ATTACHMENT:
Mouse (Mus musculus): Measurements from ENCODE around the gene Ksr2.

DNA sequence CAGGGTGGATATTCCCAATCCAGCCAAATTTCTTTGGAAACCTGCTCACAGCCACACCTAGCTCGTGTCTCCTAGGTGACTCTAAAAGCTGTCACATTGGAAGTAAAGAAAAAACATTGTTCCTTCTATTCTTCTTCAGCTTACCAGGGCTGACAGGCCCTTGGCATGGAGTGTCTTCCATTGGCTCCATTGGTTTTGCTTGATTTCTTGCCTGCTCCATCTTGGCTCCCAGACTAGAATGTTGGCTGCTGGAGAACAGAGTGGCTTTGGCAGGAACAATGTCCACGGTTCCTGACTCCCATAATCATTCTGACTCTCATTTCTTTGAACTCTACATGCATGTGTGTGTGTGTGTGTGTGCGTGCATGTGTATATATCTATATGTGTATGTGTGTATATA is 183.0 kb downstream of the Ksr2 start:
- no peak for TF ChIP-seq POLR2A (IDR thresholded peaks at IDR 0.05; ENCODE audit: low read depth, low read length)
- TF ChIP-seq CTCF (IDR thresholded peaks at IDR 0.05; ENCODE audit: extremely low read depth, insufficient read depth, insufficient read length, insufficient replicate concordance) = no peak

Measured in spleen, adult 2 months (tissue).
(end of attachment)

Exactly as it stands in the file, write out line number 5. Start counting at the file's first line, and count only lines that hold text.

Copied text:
Measured in spleen, adult 2 months (tissue).